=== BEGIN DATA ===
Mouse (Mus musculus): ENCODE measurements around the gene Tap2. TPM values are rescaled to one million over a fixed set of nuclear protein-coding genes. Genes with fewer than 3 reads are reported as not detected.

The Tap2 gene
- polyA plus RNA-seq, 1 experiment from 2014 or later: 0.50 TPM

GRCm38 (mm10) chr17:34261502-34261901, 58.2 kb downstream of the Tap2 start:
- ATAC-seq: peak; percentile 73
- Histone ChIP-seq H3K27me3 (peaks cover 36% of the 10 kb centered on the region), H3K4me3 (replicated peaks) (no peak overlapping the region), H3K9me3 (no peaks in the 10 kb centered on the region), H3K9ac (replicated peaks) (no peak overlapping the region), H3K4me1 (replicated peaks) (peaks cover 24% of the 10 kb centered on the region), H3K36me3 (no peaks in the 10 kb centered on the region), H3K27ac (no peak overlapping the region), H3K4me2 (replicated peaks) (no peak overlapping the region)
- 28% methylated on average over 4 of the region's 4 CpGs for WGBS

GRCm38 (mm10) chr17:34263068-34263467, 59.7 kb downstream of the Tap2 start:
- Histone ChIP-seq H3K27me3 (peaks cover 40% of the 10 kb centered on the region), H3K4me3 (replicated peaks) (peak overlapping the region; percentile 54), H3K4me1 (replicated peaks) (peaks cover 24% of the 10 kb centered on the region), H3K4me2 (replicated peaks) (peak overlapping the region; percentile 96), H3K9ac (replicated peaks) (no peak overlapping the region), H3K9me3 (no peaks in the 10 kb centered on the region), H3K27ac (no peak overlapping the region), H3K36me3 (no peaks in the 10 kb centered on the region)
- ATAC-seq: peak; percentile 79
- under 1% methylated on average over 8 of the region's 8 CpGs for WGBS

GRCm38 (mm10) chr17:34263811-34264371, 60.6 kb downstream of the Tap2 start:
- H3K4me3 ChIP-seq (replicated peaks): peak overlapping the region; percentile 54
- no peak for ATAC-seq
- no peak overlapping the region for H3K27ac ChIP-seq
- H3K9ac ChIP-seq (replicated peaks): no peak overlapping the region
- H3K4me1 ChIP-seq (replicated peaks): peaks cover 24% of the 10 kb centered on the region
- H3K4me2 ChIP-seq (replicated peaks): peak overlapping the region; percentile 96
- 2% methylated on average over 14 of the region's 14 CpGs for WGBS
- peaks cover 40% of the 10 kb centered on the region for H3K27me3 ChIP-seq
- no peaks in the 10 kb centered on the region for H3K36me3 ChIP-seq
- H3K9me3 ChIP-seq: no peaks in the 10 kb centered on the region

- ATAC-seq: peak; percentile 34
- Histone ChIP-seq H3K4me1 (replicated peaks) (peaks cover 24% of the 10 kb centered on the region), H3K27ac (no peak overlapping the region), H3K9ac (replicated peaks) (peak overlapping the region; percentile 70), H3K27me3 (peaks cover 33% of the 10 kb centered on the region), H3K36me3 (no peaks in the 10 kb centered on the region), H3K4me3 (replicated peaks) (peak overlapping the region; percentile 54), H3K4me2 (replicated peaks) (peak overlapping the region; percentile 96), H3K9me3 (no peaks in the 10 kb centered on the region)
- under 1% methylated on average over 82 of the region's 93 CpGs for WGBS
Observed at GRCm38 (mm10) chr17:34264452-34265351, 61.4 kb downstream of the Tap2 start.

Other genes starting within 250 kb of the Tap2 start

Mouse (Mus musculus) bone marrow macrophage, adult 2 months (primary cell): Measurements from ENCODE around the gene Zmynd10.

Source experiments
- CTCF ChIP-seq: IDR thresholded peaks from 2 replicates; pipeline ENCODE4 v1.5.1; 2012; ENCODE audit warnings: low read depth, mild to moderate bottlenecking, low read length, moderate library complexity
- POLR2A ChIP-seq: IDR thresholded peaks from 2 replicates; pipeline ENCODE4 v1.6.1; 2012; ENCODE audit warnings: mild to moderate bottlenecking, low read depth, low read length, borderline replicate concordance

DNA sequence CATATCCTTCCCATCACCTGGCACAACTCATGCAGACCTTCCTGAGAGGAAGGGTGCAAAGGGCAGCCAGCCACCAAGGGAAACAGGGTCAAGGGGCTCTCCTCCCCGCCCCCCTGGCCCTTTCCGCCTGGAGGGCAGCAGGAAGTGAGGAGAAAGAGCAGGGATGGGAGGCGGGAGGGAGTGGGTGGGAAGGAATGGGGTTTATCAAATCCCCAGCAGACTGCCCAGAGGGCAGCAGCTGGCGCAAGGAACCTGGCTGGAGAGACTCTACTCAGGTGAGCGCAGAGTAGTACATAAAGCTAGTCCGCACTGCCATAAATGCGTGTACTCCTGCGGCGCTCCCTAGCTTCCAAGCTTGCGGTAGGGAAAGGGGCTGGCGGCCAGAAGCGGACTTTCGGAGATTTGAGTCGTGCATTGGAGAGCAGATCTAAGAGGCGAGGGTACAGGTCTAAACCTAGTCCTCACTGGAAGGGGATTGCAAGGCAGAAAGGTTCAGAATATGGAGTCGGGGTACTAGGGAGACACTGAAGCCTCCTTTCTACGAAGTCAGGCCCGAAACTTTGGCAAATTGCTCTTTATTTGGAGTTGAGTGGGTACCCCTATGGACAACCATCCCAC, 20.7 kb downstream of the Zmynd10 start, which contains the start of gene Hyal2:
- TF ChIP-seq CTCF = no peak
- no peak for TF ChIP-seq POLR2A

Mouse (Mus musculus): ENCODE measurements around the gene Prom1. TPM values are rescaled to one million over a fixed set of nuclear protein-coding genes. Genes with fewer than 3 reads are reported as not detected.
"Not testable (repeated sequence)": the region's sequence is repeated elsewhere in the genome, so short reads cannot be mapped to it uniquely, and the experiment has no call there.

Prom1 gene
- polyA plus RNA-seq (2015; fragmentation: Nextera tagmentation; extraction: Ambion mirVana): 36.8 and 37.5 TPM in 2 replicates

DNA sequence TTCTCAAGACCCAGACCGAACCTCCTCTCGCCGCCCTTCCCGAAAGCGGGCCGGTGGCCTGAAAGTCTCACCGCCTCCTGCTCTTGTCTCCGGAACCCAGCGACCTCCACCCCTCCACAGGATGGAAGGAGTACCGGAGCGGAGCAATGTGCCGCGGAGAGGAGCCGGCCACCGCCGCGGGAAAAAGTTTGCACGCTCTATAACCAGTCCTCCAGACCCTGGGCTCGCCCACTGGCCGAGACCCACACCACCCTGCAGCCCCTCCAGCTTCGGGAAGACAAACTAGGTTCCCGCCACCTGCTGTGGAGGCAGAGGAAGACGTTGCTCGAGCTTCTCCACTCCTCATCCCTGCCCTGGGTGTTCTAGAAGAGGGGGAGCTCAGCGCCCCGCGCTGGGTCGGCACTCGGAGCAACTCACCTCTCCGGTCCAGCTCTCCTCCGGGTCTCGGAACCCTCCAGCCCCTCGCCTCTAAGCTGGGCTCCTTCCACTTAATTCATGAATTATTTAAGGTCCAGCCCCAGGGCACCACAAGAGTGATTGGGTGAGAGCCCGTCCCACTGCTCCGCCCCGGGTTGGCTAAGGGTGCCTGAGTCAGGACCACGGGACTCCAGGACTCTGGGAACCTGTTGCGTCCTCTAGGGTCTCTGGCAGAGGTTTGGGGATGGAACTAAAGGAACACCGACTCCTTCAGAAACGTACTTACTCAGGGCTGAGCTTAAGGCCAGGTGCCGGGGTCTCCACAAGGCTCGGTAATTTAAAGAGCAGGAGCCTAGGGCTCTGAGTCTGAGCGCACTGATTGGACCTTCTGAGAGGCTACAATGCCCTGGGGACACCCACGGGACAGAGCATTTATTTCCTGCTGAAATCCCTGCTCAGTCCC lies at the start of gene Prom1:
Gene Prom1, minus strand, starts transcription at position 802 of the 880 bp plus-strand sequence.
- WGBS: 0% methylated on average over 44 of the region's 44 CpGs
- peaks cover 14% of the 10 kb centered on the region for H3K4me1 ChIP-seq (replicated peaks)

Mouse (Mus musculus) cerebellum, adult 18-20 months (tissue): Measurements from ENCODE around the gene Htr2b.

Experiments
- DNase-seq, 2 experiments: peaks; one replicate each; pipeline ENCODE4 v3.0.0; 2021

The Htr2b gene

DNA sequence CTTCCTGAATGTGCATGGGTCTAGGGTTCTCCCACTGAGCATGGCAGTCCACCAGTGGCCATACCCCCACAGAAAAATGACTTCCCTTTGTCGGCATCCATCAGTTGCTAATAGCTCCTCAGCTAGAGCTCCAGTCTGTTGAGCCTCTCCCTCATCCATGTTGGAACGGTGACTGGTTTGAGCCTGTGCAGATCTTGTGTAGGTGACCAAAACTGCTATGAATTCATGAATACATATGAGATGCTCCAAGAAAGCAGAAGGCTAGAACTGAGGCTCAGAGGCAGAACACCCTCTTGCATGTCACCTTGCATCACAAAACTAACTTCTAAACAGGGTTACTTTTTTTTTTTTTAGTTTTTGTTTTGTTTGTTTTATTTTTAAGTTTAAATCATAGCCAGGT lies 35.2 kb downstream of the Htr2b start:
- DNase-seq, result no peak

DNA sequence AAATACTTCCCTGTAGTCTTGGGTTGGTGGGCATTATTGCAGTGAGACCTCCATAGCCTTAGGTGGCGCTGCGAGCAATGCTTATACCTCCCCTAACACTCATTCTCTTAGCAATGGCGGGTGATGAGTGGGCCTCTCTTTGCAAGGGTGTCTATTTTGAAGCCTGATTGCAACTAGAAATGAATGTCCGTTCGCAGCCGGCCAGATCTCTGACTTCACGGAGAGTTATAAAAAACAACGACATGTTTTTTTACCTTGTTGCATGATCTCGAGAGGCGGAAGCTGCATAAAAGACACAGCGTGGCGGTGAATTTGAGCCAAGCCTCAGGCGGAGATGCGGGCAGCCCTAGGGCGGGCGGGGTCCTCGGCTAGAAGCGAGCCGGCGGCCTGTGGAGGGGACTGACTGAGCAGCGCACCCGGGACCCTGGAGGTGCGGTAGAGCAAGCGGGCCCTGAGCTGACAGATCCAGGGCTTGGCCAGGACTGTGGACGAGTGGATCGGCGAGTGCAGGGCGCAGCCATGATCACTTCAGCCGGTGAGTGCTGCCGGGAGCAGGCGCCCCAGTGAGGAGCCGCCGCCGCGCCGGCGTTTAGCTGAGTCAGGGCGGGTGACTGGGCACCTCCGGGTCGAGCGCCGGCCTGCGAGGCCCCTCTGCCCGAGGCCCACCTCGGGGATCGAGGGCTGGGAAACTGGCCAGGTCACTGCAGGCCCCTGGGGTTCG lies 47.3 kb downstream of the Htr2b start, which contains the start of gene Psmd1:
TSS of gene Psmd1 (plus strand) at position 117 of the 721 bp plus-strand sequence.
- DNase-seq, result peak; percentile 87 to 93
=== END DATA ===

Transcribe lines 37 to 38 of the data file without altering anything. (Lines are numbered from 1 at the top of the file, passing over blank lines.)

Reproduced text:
Prom1 gene
- polyA plus RNA-seq (2015; fragmentation: Nextera tagmentation; extraction: Ambion mirVana): 36.8 and 37.5 TPM in 2 replicates